$6bn Chips Act incentive to Grow Beyond Texas for Samsung?

There are some who suggest that Samsung Electronics may go on to receive more than 6 billion U.S. dollars in subsidies via the U.S. government’s Creating Helpful Incentives to Produce Semiconductors and Science Act of 2022, which is also known as the CHIPS Act. This amount goes on to surpass the expected $5 billion subsidy for TSMC from Taiwan.

On March 7, Bloomberg News went on to site multiple sources and reported that the U.S. plans to award over 6 billion dollars to Samsung Electronics Co., hence helping the chipmaker to expand beyond a project in Texas. Apparently, the federal funding for Samsung, which happens to be South Korea’s leading chipmaker, would go on to come alongside prominent additional U.S. investment by the firm. It is, however, not yet clear where the additional investment would get located.” On March 8, Bloomberg went on to report that the U.S. government looks forward to offering over 5 billion dollars in subsidies to TSMC, which happens to be a Taiwanese semiconductor foundry company specializing in terms of consignment manufacturing.

It is well to be noted that in 2021, Samsung Electronics unveiled its intent so as to construct a new foundry factory in Taylor, Texas, a $17 billion investment. Because of the escalating local costs, it is projected that Samsung’s overall investment is likely to reach around 20 billion dollars by the new factory’s completion. Similarly, TSMC went ahead and disclosed its investment plan of 12 billion dollars in Phoenix, Arizona, in 2021. Thereafter, at a groundbreaking ceremony in Phoenix in December 2022, which was attended by U.S. President Joe Biden as well as other dignitaries, TSMC went on to announce a commitment to invest an overall $40 billion in Phoenix.

Before that, Gina Raimondo, U.S. Secretary of Commerce, announced that more than 600 semiconductor companies had gone on to apply for 70 billion dollars in subsidies. But as the semiconductor production subsidy is just about 39 billion dollars, intense competition in terms of subsidies is indeed unavoidable. At a discussion at the Center for Strategic and International Studies- CSIS on Feb. 26, Secretary Raimondo said that she had advised the CEOs of semiconductor companies, to consider themselves to be fortunate if they got to receive even half of the amount they had applied for, and this is indeed the reality.

In this aspect, analysis goes on to indicate that Samsung Electronics is expected to receive more subsidies as compared to TSMC because of the pace of investment progress as well as additional investment commitments. Samsung Electronics is speeding up its factory construction efforts with the intent of commencing operations by the end of 2024. Subsequently, TSMC has gone on to push back the start of its factory from the end of the year to the first half of 2025 and has, as a matter of fact, also delayed the beginning of construction when it comes to its second factory.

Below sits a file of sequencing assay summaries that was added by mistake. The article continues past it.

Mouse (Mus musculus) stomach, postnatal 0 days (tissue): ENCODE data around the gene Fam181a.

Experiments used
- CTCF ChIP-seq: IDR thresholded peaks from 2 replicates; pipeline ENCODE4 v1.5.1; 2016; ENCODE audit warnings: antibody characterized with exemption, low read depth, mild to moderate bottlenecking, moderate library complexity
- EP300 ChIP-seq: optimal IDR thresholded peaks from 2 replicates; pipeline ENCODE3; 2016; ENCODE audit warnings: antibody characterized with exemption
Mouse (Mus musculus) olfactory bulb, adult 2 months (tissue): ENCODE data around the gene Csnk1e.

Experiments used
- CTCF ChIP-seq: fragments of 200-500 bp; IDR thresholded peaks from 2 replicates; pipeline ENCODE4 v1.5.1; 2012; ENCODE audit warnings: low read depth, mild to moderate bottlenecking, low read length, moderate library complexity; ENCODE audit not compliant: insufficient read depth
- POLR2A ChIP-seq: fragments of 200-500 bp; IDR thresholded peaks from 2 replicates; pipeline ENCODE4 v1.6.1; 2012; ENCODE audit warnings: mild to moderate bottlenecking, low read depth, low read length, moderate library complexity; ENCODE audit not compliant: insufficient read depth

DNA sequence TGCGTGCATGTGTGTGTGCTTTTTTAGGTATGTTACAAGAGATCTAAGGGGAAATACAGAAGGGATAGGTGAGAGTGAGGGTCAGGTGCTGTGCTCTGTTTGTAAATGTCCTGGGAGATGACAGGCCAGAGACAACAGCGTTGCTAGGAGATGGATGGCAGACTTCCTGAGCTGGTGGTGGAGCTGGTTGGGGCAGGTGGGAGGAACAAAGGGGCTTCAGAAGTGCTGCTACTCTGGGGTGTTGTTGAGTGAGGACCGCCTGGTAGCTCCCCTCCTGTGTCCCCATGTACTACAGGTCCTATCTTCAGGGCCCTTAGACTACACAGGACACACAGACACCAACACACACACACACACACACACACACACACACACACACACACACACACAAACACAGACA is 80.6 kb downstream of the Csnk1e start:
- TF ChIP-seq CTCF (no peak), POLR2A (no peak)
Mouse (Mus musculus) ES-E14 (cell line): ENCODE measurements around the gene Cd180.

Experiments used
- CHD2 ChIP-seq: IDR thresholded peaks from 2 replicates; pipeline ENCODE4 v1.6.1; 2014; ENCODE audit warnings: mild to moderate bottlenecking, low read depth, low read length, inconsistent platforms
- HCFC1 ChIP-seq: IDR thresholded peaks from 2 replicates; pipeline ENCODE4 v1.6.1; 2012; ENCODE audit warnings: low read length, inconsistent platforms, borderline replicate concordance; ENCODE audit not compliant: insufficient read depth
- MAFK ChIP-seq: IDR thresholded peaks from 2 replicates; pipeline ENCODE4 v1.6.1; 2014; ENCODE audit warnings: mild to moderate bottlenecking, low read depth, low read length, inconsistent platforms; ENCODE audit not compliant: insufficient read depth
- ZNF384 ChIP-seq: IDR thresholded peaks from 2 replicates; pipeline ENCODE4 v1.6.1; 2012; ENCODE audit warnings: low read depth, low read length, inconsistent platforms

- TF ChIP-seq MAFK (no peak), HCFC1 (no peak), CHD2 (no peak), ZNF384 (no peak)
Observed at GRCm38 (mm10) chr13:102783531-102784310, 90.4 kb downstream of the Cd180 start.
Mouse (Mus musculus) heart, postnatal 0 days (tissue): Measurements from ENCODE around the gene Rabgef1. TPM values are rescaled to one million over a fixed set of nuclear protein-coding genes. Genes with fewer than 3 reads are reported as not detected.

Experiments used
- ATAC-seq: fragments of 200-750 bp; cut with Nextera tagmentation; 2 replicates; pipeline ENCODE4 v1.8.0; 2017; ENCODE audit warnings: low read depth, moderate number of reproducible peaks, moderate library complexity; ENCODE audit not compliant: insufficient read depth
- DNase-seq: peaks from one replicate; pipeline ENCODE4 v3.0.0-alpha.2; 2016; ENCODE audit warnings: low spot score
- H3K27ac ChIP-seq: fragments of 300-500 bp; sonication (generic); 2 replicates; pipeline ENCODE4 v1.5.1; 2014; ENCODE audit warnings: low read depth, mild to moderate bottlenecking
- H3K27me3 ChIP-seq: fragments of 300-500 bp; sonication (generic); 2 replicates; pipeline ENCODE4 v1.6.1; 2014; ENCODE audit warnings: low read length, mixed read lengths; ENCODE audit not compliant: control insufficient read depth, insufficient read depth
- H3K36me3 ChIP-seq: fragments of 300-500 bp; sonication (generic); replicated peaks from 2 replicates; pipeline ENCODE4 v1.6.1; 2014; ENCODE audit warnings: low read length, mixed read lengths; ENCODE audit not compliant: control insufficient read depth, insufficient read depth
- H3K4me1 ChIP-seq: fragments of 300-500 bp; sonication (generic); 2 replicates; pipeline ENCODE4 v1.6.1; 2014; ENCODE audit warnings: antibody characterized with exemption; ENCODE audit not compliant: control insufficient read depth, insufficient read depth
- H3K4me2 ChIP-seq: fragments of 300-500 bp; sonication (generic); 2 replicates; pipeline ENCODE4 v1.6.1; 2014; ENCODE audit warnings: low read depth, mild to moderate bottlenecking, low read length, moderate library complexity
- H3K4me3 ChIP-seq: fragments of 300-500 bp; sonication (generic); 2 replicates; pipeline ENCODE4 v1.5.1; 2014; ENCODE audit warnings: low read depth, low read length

Minister Raimondo stated in February this year that they have opted to prioritize projects capable of starting operations by the end of this decade. It would thereby be imprudent to not to look towards projects that will go on to yield results in 2024 in favor of supporting projects with the outcomes visible a decade from now and not before that.

In the semiconductor landscape, one of the analysis goes on to suggest that Samsung’s subsidies were most likely determined considering not just the presently disclosed investments but at the same time future investment plans. Consequently, it is anticipated that Samsung Electronics, which has not gone on to unveil a clear additional investment plan as compared to its competitors since the 2021 announcement, will soon be disclosing a local investment strategy. But some observers go on to highlight that the Ministry of Commerce may as well have stipulated challenging scenarios for Samsung Electronics when it comes to exchange for the sufficient subsidies offered.

As per Reuters, the U.S. government looks forward to revealing the scale of subsidies for Intel in the weeks to come. This announcement happens to coincide with President Biden as well as Secretary Raimondo’s visit to an Intel plant in Arizona, which happens to be a state considered pretty critical in the U.S. presidential election this year. Intel, which has already announced its plans to fund 43.5 billion dollars in states such as Arizona and Ohio, is expected to get the largest subsidy, amounting to 10 billion dollars, among the three companies. Moreover, it is reported that the U.S. government is also looking to unveil plans so as to provide subsidies to Samsung Electronics as well as TSMC in the coming weeks.

As per an official from the Ministry of Trade, Industry, and Energy, this is an issue within the private discussion between the U.S. government as well as individual companies. They are engaged in discussions with the U.S. Department of Commerce by way of various channels so as to ensure that Korean companies happen to be not subject to discrimination under U.S. government policies.